Peter Werrlein Jr., a former mayor of Bell, was sentenced Monday to three years in federal prison and fined $21,000 for holding hidden interests in that city's poker casino.
In an unusual move, U.S. District Judge Terry Hatter Jr. also ordered the 52-year-old Werrlein to make a $50,000 contribution to the National Center for Institutions and Alternatives, a private, nonprofit organization that prepares probation reports.
In its report prepared for the court on Werrlein's behalf, the center had recommended a $50,000 contribution to charity as part of a sentencing alternative "package" that would have sent him to a community treatment center instead of prison.
"I am going to accept the recommendation about the contribution and have it given to the organization that made the recommendation," Hatter said. "It is to be used by the center to assist indigents who do not have the money Mr. Werrlein has to avail themselves of its services."
After serving his prison time, Werrlein will be on probation for five years and will have to donate 1,000 hours of community service, as ordered by Hatter.
Additionally, Werrlein, who served on the Bell City Council for 16 years, has already paid the federal government $400,000 as forfeiture of his portion of profits from the gambling operation at the California Bell Club.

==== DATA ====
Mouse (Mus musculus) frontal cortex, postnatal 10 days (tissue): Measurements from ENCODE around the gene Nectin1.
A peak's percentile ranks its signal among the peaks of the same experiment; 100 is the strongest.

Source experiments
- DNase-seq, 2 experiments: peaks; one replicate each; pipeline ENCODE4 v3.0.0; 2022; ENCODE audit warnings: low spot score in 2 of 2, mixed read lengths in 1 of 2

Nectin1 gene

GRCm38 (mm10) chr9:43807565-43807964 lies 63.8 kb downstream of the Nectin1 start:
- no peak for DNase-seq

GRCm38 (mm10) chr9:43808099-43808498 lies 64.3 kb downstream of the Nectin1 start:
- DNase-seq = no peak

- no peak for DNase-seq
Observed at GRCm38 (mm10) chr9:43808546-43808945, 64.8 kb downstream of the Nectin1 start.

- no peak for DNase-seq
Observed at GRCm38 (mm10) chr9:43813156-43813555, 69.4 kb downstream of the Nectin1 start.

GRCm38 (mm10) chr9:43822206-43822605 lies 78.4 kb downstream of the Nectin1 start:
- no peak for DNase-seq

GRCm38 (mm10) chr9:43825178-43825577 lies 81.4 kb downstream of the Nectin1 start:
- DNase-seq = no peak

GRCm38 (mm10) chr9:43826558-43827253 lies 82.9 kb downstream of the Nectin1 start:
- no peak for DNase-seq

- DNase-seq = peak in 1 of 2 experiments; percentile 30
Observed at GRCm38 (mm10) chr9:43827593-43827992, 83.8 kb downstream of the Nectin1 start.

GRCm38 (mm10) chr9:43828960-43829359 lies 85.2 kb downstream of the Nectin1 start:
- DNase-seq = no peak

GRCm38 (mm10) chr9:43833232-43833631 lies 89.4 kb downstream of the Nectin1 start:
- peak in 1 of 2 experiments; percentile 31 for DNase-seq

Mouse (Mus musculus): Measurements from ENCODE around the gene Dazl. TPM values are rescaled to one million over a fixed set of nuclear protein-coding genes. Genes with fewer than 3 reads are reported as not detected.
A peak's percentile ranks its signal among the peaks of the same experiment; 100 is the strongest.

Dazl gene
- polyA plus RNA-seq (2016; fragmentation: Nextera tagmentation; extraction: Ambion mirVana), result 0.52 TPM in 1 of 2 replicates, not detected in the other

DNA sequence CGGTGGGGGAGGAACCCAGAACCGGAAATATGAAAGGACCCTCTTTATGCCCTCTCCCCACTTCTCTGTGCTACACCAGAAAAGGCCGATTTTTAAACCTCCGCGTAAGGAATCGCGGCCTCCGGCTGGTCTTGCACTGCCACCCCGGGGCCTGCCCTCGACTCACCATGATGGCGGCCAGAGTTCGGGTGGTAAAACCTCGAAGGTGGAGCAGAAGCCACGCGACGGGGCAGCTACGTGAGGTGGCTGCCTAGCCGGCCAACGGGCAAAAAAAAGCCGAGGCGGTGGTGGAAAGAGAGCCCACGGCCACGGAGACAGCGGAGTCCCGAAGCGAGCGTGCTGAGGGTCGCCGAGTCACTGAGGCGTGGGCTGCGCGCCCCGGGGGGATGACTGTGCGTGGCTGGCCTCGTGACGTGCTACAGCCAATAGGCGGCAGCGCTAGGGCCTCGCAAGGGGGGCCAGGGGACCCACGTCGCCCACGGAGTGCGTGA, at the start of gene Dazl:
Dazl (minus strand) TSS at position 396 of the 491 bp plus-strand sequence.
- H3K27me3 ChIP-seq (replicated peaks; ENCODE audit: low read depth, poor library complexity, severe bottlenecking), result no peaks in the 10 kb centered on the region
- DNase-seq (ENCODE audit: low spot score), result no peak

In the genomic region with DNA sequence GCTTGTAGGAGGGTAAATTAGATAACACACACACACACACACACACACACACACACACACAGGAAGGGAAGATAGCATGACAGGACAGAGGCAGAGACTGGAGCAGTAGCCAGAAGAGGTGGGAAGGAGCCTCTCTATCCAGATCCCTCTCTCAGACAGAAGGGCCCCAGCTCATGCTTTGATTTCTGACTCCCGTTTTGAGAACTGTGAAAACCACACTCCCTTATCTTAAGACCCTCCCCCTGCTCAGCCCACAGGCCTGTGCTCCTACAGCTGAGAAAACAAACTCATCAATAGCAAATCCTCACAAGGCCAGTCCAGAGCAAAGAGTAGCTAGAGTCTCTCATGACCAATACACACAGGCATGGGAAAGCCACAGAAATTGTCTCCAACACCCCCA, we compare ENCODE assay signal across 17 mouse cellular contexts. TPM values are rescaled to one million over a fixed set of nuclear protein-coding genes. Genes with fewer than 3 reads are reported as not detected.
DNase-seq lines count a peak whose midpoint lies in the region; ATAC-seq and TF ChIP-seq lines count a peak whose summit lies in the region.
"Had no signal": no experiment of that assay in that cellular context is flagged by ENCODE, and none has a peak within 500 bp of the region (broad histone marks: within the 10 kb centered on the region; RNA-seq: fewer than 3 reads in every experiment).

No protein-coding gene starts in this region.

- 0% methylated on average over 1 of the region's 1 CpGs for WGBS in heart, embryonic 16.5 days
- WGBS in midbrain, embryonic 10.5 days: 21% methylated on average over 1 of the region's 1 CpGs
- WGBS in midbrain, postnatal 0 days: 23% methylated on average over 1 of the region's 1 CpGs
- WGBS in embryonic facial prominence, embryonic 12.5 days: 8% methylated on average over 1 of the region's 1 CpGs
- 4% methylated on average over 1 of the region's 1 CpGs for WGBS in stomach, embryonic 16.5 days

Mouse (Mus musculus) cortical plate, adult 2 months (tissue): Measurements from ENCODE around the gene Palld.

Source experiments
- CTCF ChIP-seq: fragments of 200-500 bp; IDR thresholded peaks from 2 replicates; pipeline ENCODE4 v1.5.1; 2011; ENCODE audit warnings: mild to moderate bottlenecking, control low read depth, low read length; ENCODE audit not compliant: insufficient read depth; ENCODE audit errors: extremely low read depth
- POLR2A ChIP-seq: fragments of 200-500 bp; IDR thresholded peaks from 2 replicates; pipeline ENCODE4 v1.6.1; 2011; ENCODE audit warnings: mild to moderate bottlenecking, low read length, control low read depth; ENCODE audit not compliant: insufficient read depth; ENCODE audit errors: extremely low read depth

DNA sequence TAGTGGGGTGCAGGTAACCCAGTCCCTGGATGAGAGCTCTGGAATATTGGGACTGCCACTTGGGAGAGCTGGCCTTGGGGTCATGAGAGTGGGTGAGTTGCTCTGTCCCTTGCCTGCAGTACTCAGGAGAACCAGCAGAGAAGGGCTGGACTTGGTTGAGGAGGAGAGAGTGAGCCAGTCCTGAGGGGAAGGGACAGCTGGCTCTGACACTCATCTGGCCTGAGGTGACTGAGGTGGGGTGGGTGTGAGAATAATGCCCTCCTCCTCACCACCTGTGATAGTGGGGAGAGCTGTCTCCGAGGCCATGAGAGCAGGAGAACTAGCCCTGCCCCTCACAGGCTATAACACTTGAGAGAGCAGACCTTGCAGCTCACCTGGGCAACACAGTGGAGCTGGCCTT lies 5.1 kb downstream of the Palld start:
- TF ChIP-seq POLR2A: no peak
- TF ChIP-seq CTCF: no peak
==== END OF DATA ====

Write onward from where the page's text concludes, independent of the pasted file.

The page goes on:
In trying to persuade Hatter not to impose a prison sentence, Werrlein's attorney, Robert M. Talcott, stressed his contributions to Bell as an elected official and businessman.
"It should also be noted that this case does not involve the theft of any funds," Talcott said, "and, in fact, the city took in over $7 million (from the card club).
But in a sentencing memorandum, co-prosecutors Janet Goldstein and Fred Heather attacked Werrlein's contention that the reason for authorizing the card club was to produce revenues lost to the city by the passage of Proposition 13 in 1978.
At the outset of the memorandum submitted to Hatter, the prosecutors included this exchange from an FBI tape recording of a conversation between Werrlein and government informant John Gasparian:
Werrlein: Now , my full intent from the day I started getting involved with you . . . was to make money.
Gasparian: Naturally, we all had that intention.
Werrlein: It wasn't to glorify the city and, uh, bring the city $3 million per year. It was to fatten our pockets.
At Monday's hearing, Goldstein conceded Talcott's point that the scheme was not conceived by Werrlein, but she argued that he was the "most culpable" of all the participants in carrying it out.
Werrlein, in addressing the judge, asked for "forgiveness," saying, "The scars will never go away . . . shaming my family, my immigrant parents and the city."
Former Bell City Administrator John D. Pitts, Santa Monica lawyer Kevin Kirwan and Werrlein pleaded guilty last September to mail fraud and illegally operating a gambling business.
Pitts at that time admitted that he had conceived the idea for a poker club in Bell in 1977 and that a secret partnership was formed, "wherein Werrlein and I were to hold 51% ownership interest . . . and for this we were to use our influence and office (to clear legal obstacles for the opening of the club)."
Pitts and Kirwan will be sentenced next month. The only person sentenced before Werrlein was Whittier jeweler Jean Dadanian, who received a nine-month prison sentence after being convicted of holding the hidden interests for Werrlein and Pitts.